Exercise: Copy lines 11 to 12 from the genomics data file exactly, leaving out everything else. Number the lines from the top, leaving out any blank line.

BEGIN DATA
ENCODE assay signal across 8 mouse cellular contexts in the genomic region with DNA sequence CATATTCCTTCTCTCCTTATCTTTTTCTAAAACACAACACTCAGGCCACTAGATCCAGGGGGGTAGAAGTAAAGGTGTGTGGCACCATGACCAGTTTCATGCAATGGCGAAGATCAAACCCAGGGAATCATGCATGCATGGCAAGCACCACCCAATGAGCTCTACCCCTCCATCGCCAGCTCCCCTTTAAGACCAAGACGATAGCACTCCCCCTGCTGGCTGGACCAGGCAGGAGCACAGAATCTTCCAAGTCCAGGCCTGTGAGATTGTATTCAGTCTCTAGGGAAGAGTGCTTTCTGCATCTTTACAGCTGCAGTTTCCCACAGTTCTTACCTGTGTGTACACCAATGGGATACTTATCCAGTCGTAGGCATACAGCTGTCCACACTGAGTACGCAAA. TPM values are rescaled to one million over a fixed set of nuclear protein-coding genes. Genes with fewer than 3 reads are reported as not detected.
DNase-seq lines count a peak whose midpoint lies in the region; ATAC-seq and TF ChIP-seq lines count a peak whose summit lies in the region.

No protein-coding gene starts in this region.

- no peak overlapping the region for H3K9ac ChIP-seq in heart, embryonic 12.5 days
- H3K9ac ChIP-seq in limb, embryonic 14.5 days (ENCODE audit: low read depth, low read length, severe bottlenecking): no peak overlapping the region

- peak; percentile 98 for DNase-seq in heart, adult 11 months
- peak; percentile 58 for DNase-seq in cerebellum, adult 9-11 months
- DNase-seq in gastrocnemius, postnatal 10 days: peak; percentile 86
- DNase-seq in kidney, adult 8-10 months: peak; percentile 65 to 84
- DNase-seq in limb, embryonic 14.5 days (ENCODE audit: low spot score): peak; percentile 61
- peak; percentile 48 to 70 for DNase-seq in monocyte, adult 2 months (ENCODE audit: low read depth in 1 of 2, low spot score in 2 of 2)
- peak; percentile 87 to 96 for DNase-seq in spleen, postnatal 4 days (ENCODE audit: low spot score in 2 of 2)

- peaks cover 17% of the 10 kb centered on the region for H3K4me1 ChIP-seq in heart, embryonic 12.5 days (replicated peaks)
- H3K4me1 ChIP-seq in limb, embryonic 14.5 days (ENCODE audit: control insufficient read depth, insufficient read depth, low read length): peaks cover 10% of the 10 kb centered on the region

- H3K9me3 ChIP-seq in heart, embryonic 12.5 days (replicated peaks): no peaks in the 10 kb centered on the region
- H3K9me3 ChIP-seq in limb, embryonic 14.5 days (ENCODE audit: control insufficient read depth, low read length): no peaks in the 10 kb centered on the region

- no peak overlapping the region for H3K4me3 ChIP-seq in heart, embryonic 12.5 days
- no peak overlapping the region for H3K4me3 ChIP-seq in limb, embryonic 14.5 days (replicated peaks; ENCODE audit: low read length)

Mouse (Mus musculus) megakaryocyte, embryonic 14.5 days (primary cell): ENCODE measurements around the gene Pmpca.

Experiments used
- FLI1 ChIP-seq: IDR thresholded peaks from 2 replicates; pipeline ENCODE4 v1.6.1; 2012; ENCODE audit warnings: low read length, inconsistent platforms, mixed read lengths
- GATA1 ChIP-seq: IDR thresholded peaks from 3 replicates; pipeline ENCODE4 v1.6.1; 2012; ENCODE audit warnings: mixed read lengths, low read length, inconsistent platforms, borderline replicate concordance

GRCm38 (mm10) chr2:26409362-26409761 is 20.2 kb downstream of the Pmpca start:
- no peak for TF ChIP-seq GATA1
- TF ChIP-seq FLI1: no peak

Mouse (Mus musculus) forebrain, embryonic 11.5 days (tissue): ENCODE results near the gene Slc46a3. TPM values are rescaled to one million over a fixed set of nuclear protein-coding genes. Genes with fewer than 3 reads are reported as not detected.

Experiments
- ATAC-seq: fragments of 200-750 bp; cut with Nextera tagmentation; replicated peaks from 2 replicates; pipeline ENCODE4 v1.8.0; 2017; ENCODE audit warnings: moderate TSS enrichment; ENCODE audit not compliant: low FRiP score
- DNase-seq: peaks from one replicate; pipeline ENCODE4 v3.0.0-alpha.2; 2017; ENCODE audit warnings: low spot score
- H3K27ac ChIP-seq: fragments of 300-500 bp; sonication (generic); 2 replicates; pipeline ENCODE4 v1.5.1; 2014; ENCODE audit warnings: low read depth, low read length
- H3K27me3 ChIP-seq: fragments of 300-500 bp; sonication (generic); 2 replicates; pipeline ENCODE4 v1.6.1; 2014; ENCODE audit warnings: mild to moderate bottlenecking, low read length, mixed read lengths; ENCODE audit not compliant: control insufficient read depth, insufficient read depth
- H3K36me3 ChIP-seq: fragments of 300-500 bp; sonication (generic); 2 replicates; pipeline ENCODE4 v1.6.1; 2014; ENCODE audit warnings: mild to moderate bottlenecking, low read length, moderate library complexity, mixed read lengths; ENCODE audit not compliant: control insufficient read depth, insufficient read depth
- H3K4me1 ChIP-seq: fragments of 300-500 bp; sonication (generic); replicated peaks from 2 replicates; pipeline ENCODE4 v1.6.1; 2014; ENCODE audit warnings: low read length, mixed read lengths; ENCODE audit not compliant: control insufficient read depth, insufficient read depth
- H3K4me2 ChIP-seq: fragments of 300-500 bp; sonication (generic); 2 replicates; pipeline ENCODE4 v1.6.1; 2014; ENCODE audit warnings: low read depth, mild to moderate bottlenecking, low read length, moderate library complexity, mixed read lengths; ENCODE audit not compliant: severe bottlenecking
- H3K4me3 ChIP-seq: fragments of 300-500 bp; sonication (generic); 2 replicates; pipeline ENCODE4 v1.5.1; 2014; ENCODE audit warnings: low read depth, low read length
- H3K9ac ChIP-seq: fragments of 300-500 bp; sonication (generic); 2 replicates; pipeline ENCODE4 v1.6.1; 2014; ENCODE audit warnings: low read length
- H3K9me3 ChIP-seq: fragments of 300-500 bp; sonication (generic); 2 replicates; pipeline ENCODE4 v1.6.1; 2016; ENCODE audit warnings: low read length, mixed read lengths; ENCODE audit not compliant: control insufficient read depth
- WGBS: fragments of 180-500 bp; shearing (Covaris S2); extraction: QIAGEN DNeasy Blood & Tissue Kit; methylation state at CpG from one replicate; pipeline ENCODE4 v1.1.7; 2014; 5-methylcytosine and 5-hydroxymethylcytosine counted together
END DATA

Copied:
- peak; percentile 48 to 70 for DNase-seq in monocyte, adult 2 months (ENCODE audit: low read depth in 1 of 2, low spot score in 2 of 2)
- peak; percentile 87 to 96 for DNase-seq in spleen, postnatal 4 days (ENCODE audit: low spot score in 2 of 2)